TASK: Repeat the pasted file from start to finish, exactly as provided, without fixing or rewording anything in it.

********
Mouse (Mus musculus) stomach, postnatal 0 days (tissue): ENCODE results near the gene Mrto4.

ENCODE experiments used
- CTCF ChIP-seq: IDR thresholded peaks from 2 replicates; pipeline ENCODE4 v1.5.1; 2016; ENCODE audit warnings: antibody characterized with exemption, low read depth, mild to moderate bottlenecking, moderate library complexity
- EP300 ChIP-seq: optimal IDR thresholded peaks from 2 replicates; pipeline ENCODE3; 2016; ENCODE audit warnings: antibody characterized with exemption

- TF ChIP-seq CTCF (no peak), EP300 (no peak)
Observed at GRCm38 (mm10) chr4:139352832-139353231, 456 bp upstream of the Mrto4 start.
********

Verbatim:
Mouse (Mus musculus) stomach, postnatal 0 days (tissue): ENCODE results near the gene Mrto4.

ENCODE experiments used
- CTCF ChIP-seq: IDR thresholded peaks from 2 replicates; pipeline ENCODE4 v1.5.1; 2016; ENCODE audit warnings: antibody characterized with exemption, low read depth, mild to moderate bottlenecking, moderate library complexity
- EP300 ChIP-seq: optimal IDR thresholded peaks from 2 replicates; pipeline ENCODE3; 2016; ENCODE audit warnings: antibody characterized with exemption

- TF ChIP-seq CTCF (no peak), EP300 (no peak)
Observed at GRCm38 (mm10) chr4:139352832-139353231, 456 bp upstream of the Mrto4 start.